The memorandum elaborates that every city should have an “axis” and “perimeter” from which this jihad-by-sabotage strategy is headquartered. That axis, it adds, will be known as “the Islamic Center.” Islamic centers — just like the one at Dar al-Hijra, just like the one planned for Ground Zero — are to become “the ‘base’ for our rise,” the memo says. They are to be the focal point of education, preparation, and the “supply [of] our battalions.” Battalions are small cells of fighters. In Muslim Brotherhood ideology (i.e., Islamist ideology) it is assumed that, at a certain mature point, when Muslim forces are strong enough, violent jihad will be effective, so Islamists prepare for it.
Quite the opposite of assimilation and toleration, the memo envisions each Islamic center as a “seed for a small Islamic society” and a “House of Dawa.” Sheikh Yusuf Qaradawi, the spiritual guide of the Muslim Brotherhood, has proclaimed that dawa, the stealth form of jihad, is the method by which Islam will “conquer America” and “conquer Europe.” As I noted in a column last week, when it was released for Muslim audiences overseas, imam Rauf’s book (released in this country as What’s Right with Islam Is What’s Right with America) was called A Call to Prayer from the World Trade Center Rubble: Islamic Dawa in the Heart of America Post-9/11. In any event, the Brotherhood memorandum also foretold that Islamic centers would be hubs for networking and cooperation between Islamist groups. Dar al-Hijra has certainly fit that bill. Its website, for example, has helped viewers connect to the sites of CAIR and other Muslim Brotherhood tentacles.
We know about the Brotherhood’s 1991 memorandum because it was seized from the home of an operative named Ismail Elbarasse. And wouldn’t you know it: Elbarasse is a founder of the Dar al-Hijra Islamic Center so admired by the State Department. He is a close friend and former business partner of Mousa abu Marzook, currently the number-two official in Hamas — and a man who ran that terrorist organization from his home in Virginia until he was finally expelled from the U.S. in the mid-Nineties. It was to Hamas that, according to the FBI and Israeli intelligence, Elbarasse and Marzook jointly transferred hundreds of thousands of dollars.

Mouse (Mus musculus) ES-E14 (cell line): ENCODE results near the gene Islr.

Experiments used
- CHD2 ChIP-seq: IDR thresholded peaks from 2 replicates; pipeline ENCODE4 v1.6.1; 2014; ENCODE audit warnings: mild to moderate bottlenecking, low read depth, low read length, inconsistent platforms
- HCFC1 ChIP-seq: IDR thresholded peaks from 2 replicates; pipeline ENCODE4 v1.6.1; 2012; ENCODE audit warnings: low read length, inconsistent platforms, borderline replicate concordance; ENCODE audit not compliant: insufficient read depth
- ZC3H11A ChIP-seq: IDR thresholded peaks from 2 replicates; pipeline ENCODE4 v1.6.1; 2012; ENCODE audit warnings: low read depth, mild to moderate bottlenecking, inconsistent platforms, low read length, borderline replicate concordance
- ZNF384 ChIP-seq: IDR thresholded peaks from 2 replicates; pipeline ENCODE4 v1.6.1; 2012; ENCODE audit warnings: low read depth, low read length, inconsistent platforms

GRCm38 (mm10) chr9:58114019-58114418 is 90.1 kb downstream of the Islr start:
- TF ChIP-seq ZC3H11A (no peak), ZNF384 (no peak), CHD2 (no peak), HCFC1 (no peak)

Elbarasse may also have listened to one too many of imam Abdul-Malik’s speeches about bridge sabotage: In 2004, he was arrested for allegedly casing the Chesapeake Bridge, driving along slowly as his wife filmed the span up and down, lowering their camera out of sight when passing police vehicles drove by. It was all a misunderstanding, of course. Just recording “scenery,” Mrs. Elbarasse told the FBI — as her husband urged her to pipe down. But when the FBI reviewed the tape, they found it focused on “the cables and upper supports of the main span of the bridge, and also pan[ned] the east bound span of the bridge, filming the support cables and footings of the main span of the bridge. Portions of the footage zoomed in on the bridge joints of the main support span.” “It’s a crime to videotape a bridge?” the agitated Mrs. Elbarasse blurted. The government, for reasons unknown, decided not to pursue the case.